Uterine serous carcinoma (USC) is a biologically aggressive subtype of endometrial cancer. We analyzed the mutational landscape of USC by whole-exome sequencing of 57 cancers, most of which were matched to normal DNA from the same patients. The distribution of the number of protein-altering somatic mutations revealed that 52 USC tumors had fewer than 100 (median 36), whereas 5 had more than 3,000 somatic mutations. The mutations in these latter tumors showed hallmarks of defects in DNA mismatch repair. Among the remainder, we found a significantly increased burden of mutation in 14 genes. In addition to well-known cancer genes (i.e., TP53, PIK3CA, PPP2R1A, KRAS, FBXW7), there were frequent mutations in CHD4/Mi2b, a member of the NuRD-chromatin-remodeling complex, and TAF1, an element of the core TFIID transcriptional machinery. Additionally, somatic copy-number variation was found to play an important role in USC, with 13 copy-number gains and 12 copy-number losses that occurred more often than expected by chance. In addition to loss of TP53, we found frequent deletion of a small segment of chromosome 19 containing MBD3, also a member of the NuRD-chromatin-modification complex, and frequent amplification of chromosome segments containing PIK3CA, ERBB2 (an upstream activator of PIK3CA), and CCNE1 (a target of FBXW7-mediated ubiquitination). These findings identify frequent mutation of DNA damage, chromatin remodeling, cell cycle, and cell proliferation pathways in USC and suggest potential targets for treatment of this lethal variant of endometrial cancer.

Landscape of somatic single-nucleotide and copy-number mutations in uterine serous carcinoma

BELLONE, Stefania;RAVAGGI, Antonella;BIGNOTTI, Eliana;BANDIERA, Elisabetta;ROMANI, Chiara;TODESCHINI, Paola;ZANOTTI, Laura;PECORELLI, Sergio;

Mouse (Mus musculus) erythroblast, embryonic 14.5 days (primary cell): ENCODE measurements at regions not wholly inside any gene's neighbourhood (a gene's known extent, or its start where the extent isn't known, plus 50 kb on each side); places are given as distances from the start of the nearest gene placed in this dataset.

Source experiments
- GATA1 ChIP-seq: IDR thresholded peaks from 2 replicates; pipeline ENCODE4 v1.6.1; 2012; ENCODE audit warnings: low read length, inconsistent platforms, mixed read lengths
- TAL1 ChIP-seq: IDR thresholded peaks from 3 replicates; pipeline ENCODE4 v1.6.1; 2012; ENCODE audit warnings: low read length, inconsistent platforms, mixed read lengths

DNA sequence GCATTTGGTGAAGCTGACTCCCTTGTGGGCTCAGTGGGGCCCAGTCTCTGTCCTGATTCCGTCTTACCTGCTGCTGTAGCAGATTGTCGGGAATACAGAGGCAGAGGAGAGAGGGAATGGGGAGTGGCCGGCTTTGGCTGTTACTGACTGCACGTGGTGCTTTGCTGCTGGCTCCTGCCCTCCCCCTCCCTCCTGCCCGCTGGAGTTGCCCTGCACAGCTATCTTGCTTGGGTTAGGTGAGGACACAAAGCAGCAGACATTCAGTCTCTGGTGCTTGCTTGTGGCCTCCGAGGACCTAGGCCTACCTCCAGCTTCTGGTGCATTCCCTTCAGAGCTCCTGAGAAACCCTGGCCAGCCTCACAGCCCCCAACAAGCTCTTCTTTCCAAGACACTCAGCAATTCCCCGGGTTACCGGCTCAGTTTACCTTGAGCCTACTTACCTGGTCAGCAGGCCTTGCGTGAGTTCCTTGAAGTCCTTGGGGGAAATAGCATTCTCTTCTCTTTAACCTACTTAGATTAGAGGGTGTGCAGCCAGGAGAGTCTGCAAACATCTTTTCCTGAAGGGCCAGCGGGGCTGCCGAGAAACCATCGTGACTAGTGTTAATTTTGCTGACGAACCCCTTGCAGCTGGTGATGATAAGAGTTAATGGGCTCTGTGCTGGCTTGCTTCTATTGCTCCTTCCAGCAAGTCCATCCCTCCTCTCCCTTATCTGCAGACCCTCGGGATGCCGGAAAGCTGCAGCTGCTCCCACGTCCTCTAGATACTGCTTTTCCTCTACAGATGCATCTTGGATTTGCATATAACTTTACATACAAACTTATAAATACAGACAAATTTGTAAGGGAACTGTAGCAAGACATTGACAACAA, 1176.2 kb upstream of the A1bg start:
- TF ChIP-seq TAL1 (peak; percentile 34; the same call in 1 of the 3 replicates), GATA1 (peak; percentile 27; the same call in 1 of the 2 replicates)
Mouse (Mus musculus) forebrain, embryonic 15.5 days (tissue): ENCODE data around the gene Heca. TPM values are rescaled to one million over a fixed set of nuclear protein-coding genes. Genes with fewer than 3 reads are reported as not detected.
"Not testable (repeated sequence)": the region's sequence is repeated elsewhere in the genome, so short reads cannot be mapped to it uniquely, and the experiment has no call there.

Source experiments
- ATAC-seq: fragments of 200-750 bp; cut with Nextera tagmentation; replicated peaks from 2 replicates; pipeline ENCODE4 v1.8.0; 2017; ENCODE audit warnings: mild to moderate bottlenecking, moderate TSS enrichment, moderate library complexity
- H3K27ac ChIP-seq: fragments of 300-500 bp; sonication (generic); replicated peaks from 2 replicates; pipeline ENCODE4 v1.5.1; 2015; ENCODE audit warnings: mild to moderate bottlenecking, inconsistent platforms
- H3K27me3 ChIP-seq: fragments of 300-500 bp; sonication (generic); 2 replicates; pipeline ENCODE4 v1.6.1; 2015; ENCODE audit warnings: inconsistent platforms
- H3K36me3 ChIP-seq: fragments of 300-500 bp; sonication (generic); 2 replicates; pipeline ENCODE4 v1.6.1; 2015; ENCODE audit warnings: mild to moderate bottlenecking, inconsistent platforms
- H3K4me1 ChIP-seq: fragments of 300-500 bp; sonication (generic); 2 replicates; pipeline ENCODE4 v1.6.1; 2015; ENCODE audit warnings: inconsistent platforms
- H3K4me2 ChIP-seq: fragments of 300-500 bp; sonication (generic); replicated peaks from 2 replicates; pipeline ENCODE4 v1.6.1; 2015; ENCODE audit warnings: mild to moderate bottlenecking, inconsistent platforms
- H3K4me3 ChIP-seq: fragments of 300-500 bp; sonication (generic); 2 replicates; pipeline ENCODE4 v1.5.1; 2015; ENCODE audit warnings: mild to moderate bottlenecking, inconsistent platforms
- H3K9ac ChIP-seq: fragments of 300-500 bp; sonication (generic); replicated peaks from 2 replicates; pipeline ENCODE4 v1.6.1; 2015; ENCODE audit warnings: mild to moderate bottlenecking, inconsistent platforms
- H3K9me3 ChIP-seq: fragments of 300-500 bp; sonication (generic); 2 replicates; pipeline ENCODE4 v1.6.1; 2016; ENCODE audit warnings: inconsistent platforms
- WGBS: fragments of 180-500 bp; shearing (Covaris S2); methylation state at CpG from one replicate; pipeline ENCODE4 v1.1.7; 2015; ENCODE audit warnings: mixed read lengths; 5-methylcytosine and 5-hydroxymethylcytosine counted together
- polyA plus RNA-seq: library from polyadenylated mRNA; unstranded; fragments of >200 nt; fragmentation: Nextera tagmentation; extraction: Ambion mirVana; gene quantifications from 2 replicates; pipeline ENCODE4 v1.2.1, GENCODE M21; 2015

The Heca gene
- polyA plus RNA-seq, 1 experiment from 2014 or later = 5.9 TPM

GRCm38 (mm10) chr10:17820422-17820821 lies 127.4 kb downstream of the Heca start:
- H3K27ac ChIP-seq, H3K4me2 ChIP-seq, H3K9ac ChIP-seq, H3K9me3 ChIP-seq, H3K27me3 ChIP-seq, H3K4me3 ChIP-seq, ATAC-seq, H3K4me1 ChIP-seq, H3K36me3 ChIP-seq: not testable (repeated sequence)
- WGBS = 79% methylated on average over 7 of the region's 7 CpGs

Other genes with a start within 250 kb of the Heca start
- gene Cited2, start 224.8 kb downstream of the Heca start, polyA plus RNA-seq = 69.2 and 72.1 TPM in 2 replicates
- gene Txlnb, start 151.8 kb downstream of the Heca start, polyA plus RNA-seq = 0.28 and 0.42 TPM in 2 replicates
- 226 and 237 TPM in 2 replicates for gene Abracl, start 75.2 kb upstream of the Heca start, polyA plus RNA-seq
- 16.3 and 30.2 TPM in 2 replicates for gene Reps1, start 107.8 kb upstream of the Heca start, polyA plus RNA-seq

2013-01-01

Abstract

Uterine serous carcinoma (USC) is a biologically aggressive subtype of endometrial cancer. We analyzed the mutational landscape of USC by whole-exome sequencing of 57 cancers, most of which were matched to normal DNA from the same patients. The distribution of the number of protein-altering somatic mutations revealed that 52 USC tumors had fewer than 100 (median 36), whereas 5 had more than 3,000 somatic mutations. The mutations in these latter tumors showed hallmarks of defects in DNA mismatch repair. Among the remainder, we found a significantly increased burden of mutation in 14 genes. In addition to well-known cancer genes (i.e., TP53, PIK3CA, PPP2R1A, KRAS, FBXW7), there were frequent mutations in CHD4/Mi2b, a member of the NuRD-chromatin-remodeling complex, and TAF1, an element of the core TFIID transcriptional machinery. Additionally, somatic copy-number variation was found to play an important role in USC, with 13 copy-number gains and 12 copy-number losses that occurred more often than expected by chance. In addition to loss of TP53, we found frequent deletion of a small segment of chromosome 19 containing MBD3, also a member of the NuRD-chromatin-modification complex, and frequent amplification of chromosome segments containing PIK3CA, ERBB2 (an upstream activator of PIK3CA), and CCNE1 (a target of FBXW7-mediated ubiquitination). These findings identify frequent mutation of DNA damage, chromatin remodeling, cell cycle, and cell proliferation pathways in USC and suggest potential targets for treatment of this lethal variant of endometrial cancer.
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Utilizza questo identificativo per citare o creare un link a questo documento: https://hdl.handle.net/11379/457230
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